A Hybrid Consensus Model for Voting: Taking a Cue From Indonesia

Assaf Bielski
Assaf Bielski


4 years ago


(https://www.orbs.com/the-blockchain-dichotomy-and-an-architecture-to-overcome-it/) and explained how the Orbs Network’s’ Hybrid consensus enables enterprise adoption of a public blockchain. The separation of block producers and validators allows organizations to keep control over their blockchain application while fulfilling blockchain’s role in generating trust. This hybrid two-tiered consensus is the architectural key to bridge the app/dapp divide.

Last month, the elections in Indonesia provided us with a real-life example for an implementation of such a hybrid model. In this case, manual centralized counting (akin to block production), was then validated on the Ethereum blockchain. I’ll review this example and illustrate how it highlights the need for the hybrid model and how it could be scalably implemented on the Orbs Network.

The Indonesian elections are extremely complex. The huge country has 195 million voters spread across 17,000 islands, which require more than 800,000 polling stations (for comparison, there are just over 100,000 stations in the US elections). Counting, collection, and transportation of the votes takes time and results are only announced more than a month after election day. This length of time is a fertile ground for vote tampering and indeed both sides accuse each other of such activity.

To make the process more reliable, each polling station is counting the votes locally at polls closure, and after 6 to 12 hours the count is completed and the results are summarised in a paper form. This form is then signed and photographed, and the photos often appear on social media. Of course, this makes it hard to determine if the photo is genuine when it was taken and whether it had been tampered with. This is where blockchain comes in.

The University of Indonesia, with the help of the startup SettleMint, set to collect those forms, authenticate that they haven’t been doctored, and store them on a public blockchain. This record is immutable and time-stamped, so it cannot be changed in retrospect. Those characteristics provide a strong guarantee that tampering cannot take place at any time after the submission of the form, thus significantly limiting options for fraudsters.

This simple yet clever solution shows that with very little effort you can already harness the core benefits of blockchain to generate more trust in the election process. Importantly, such trust can only be generated through the usage of the public blockchain, which enables anyone in the world to review the data and leaves no room for manipulation.

At Orbs, we believe that there are many more opportunities to generate such value for various types of organizations, from SMEs to corporations and governments. A particularly interesting area is document notarization on the blockchain, such as in this case, and the Orbs team is working collaboratively with several organizations that may be interested in implementing such solutions on top of the Orbs Network.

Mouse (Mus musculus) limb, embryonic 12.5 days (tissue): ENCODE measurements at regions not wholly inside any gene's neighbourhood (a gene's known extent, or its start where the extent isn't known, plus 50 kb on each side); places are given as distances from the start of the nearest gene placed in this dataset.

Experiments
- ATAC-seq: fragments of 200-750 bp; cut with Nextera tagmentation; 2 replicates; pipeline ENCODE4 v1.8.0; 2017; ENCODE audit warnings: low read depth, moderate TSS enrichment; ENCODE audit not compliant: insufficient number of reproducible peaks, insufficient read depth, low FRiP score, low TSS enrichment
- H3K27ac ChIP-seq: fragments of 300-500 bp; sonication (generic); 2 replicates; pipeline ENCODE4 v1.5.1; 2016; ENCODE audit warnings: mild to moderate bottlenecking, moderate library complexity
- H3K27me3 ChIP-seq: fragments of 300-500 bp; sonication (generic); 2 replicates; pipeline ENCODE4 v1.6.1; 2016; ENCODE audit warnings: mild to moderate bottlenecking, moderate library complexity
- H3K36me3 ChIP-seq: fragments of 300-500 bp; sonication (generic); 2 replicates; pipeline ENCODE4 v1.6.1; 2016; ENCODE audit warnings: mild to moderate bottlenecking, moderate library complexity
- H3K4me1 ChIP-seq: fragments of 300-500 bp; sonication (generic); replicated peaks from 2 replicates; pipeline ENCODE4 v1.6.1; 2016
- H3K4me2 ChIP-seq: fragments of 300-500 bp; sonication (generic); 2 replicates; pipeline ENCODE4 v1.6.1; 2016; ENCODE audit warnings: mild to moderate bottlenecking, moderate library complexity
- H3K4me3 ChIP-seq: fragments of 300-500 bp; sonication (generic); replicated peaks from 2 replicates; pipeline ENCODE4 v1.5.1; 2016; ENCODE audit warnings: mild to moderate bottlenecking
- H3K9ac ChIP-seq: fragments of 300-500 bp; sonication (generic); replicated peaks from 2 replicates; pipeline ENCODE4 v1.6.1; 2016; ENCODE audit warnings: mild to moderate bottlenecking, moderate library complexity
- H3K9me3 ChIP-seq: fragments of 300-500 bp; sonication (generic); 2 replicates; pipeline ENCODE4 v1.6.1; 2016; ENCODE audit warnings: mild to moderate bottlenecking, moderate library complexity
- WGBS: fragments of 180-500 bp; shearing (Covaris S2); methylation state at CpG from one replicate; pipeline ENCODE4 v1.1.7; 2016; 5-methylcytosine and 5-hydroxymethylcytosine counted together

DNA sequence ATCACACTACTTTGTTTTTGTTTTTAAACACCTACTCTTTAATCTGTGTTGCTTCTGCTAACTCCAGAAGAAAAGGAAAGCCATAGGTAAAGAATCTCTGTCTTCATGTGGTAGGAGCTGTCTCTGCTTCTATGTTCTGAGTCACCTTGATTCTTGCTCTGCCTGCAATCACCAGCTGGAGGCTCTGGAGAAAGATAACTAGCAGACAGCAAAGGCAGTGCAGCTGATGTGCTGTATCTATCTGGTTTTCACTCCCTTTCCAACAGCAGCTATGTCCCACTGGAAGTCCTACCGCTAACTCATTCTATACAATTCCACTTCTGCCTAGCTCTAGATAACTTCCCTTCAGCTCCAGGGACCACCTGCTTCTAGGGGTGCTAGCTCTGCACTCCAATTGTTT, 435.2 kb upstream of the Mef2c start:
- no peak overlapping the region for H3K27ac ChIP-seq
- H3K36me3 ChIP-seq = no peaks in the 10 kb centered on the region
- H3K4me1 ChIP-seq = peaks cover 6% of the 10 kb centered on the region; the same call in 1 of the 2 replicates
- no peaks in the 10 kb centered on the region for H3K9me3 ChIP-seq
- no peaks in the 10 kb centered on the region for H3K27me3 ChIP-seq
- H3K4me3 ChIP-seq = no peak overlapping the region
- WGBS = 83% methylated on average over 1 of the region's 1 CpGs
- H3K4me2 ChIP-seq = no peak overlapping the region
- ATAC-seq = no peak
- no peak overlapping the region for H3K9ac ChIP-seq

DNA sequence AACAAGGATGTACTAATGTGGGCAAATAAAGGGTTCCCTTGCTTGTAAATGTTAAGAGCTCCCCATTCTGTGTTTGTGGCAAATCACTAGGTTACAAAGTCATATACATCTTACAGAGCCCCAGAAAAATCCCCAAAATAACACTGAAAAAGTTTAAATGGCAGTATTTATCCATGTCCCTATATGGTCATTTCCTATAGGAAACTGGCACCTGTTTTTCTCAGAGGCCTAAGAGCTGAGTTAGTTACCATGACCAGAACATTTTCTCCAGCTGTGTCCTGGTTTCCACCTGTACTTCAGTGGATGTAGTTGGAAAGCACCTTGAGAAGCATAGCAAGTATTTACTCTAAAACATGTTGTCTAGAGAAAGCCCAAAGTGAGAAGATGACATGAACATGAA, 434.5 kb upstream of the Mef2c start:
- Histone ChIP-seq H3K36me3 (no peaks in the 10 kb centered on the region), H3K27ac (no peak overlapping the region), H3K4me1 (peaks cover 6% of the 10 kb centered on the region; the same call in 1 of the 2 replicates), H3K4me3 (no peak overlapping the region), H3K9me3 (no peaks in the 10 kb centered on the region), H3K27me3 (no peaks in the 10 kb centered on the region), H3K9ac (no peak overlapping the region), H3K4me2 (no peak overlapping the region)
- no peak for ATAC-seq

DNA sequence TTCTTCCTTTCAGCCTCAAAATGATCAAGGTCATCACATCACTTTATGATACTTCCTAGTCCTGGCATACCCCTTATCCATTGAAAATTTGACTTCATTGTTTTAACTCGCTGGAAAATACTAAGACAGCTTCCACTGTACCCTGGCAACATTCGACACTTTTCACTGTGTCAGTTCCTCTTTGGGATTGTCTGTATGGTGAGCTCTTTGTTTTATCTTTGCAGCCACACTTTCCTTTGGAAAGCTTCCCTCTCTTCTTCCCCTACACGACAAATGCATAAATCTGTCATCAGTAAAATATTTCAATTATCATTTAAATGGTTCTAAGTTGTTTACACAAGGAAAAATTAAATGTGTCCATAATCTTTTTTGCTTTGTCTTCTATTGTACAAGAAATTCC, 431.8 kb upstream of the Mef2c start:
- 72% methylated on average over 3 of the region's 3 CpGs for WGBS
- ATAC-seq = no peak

A Real-life Hybrid Model

Going back to our hybrid two-tiered model, you can think of the elections organizing committee as a permissioned chain, perhaps with a single node. This is not decentralized voting, as votes are cast and counted centrally (well, locally, but through centralized organization). This means that the government doesn’t need to put all its trust and the fate of the entire democratic process in a public blockchain network - this is unlikely to happen anytime soon and for good reason, the technology is too young. Alternatively, this means we are adding a layer of external verification to the process, executed by a global and independent group of validators (or miners) that have no interest in the election process itself. This way, control of the process remains with the state as it should be, but the oversight is external and immutable.

How could we take this idea and build the future election system on top of the Orbs Network?

Let’s take this case further and think about how a holistic system can be built from the ground up, validating the entire process using a hybrid consensus model. When thinking of the elections of the future, a possible solution could be a digital, blockchain-based election process. Voters would be identified and receive a digital token that allows them to vote but still keep their vote anonymous, as was done in Western Virginia in the US. The system that processes those transactions would be a virtual chain on the Orbs Network, and the block producers could be interested stakeholders: government entities the political parties and observers such as NGOs or foreign representatives. The blocks would be validated by the Orbs Network validators, enforcing execution and governance, thus making sure there is no misconduct on the part of the block producers. Throughout the process, the data on the ledger would be auditable and can be examined by anyone who wants to set up an audit node.

This way, blockchain enables both a seamless and tamper-proof election process. On the Orbs Network, authorities can maintain control over the process, without sacrificing the external guarantees that the process is trustworthy. We all know that globally from Indonesia to the US, this extra dose of trust is much needed.

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